The complete set of photos is on my Flickr site.


Thursday, 2 April 2015

Well, maybe

I like the Blogger interface, although their fancy new templates make it harder to customise. Oh well, it's really all about content. This is me getting around to saying I think I'll revive this blog for a while and see if I can manage a couple of posts each week. Facebook descends to the trivial whenever you touch it, and I'd like more control over what I post.

Here's today's post, 3 photos I took with my Moto G2 on my bike ride to physiotherapy this morning. The fog was completely gone 10 mins later, so I just caught it at the end. From Horseshoe Lake Road, looking west over Shirley Golf Course.




Tuesday, 31 March 2015

Still here!

I noticed that it's been a year since my last post to this blog, so here's a summary of events in the last 12 months.
  • In April, Heather noticed a lump in her breast, and in June she had a mastectomy, followed by radiation treatment in September-October. She's just had follow-up checks, and is all clear of cancer, so after a scary start it's all worked out OK. 
  • In July I finished 7 months of the "only a month or six weeks" relieving as E-Learning Team Leader. Nick Ford has picked up the permanent job and is breathing new life into our operations.
  • In August, I ruptured my quadriceps tendon, skiing at Mt Hutt. I had immediate repair surgery, several months in a leg brace, and more months of physio - I'm 95% fixed now.
  • We went to Auckland for the Rolling Stones concert in November.
  • I bought an electric-assisted bike - it's wonderful!
  • We had a nice Christmas, starting with a week in a bach in Nelson, and a visit to Cam and Jen in Otaki Beach for Christmas.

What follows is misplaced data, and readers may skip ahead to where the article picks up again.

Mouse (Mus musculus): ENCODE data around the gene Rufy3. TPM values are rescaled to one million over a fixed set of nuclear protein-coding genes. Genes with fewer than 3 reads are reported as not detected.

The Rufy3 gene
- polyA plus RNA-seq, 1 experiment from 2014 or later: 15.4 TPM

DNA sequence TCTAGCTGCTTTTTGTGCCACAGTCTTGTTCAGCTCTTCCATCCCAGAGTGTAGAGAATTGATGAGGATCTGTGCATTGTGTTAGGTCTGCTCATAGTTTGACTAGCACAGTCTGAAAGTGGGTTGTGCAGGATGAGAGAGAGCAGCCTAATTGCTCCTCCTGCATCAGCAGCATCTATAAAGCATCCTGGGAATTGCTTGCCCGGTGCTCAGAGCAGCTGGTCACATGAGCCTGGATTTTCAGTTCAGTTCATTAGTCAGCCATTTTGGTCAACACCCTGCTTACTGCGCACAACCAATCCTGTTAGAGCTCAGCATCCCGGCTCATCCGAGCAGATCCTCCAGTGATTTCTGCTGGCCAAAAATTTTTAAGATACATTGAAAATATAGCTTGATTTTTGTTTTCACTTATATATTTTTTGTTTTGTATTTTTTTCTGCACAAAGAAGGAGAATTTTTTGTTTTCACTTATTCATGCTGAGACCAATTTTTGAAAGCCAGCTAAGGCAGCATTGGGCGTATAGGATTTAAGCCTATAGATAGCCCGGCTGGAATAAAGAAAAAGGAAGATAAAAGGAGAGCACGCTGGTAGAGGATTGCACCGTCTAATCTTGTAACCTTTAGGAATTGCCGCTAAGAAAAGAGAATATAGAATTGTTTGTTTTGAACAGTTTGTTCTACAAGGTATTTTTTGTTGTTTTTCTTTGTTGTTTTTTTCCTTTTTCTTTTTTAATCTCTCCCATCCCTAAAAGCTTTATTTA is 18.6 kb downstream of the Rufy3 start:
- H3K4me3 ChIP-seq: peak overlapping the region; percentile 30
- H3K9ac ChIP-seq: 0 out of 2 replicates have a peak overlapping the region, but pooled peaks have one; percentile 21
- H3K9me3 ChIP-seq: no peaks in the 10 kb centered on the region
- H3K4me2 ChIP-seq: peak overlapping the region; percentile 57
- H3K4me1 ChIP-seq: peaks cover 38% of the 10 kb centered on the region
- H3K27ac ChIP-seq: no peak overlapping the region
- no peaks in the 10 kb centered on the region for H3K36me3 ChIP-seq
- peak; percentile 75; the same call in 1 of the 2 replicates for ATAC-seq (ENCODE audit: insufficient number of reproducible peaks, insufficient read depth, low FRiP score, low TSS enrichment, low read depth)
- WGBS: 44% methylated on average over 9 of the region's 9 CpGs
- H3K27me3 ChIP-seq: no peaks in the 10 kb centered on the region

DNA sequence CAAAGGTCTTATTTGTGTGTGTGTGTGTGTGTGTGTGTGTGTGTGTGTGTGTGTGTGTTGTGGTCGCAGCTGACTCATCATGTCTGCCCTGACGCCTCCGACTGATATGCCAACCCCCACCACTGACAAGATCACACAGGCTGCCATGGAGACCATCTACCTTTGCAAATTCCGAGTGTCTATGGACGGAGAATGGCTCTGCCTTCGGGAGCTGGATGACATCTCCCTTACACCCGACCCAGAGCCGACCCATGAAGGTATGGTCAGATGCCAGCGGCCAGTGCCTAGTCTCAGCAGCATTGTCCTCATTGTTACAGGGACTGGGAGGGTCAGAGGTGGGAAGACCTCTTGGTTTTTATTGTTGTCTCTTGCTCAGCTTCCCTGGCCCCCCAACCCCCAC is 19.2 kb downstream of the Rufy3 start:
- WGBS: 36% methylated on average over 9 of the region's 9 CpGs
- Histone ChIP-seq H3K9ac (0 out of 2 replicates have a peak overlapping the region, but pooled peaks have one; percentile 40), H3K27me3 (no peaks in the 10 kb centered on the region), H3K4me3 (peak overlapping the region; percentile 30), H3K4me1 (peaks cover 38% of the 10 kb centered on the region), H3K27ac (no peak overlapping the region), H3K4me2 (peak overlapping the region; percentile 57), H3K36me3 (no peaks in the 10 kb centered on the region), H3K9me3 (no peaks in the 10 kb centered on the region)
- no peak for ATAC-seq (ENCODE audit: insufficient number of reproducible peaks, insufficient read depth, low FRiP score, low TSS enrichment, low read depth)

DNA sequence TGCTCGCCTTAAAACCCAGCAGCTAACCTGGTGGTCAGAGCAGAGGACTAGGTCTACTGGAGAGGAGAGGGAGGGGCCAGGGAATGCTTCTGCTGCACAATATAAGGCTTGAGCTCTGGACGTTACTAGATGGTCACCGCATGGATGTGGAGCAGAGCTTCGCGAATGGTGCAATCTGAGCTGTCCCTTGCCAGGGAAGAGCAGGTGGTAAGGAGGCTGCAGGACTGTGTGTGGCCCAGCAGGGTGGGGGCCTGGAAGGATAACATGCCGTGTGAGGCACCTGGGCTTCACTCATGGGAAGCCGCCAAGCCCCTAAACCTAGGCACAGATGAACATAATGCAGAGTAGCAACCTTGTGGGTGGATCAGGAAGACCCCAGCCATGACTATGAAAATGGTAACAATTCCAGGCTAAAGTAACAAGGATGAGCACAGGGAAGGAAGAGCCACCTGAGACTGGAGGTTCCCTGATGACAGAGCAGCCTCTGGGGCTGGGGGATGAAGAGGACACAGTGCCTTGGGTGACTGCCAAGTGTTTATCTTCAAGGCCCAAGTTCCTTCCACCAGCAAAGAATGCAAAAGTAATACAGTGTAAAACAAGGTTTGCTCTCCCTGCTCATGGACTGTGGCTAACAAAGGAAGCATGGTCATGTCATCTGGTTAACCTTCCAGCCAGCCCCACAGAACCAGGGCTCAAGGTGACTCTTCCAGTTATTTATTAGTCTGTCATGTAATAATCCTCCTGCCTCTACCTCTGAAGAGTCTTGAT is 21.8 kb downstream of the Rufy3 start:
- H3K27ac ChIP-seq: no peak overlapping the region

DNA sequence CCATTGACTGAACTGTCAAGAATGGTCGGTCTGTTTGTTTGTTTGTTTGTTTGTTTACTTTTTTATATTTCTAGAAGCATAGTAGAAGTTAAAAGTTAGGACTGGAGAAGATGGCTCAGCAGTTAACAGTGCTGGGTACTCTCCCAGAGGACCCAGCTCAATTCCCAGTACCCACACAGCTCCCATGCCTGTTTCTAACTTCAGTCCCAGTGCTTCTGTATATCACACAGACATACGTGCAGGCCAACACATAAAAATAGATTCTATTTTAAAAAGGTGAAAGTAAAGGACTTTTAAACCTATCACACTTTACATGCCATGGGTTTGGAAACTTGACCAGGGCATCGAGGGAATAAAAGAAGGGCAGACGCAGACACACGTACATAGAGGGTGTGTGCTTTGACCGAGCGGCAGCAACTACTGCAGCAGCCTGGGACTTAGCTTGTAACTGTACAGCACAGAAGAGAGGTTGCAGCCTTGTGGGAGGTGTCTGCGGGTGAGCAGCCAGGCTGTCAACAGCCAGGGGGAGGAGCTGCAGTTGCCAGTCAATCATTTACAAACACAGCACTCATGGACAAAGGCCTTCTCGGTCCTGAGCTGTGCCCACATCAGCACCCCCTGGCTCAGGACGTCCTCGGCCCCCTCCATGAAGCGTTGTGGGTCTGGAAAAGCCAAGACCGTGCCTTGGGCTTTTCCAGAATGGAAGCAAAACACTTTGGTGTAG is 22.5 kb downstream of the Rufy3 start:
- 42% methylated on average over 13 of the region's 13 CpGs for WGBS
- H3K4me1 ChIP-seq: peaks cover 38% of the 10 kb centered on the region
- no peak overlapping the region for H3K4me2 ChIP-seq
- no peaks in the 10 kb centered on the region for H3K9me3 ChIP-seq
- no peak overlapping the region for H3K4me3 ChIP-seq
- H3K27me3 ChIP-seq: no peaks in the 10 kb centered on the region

• Alice bought an apartment, and is a happy homeowner - about to undergo EQC repairs, but it all seems well organised.
  • We are planning a holiday in the Whitsundays, with Nicky and Merv Sarson, renting a catamaran for a week in August. We hope to see lots of whales and do lots of snorkelling.
  • We've got tickets for Fleetwood Mac in Dunedin in November this year.
  • I'm planning to retire in December. Heather is keeping her options open for a while.
So that's it - 2014 was a year of medical dramas and slowing down. I wonder what's next?

Sunday, 30 March 2014

Not here very often

I'm keeping this blog site in case I want to post longer pieces, but that is happening less and less these days. If I post anything online, it tends to be on Facebook; I was a Twitter regular for about a year, but I found the 140 character limit to be too restricting for posts with any kind of nuance. Twitter is fine for wisecracks and name calling, but in the end it seems a bit shallow. So blog posts take too much time and effort, Twitter is too trivial, leaving Facebook as the Goldilocks solution. That's a bit sad.

My acting manager job is taking up a huge amount of my working day; it was supposed to be a "holding the fort" situation, but that's a hollow joke. When I finally get back to my regular job, and get off the treadmill of endless meetings that are my work life at present, maybe I'll have some more time and energy. At present the keyboard looks like a ball and chain.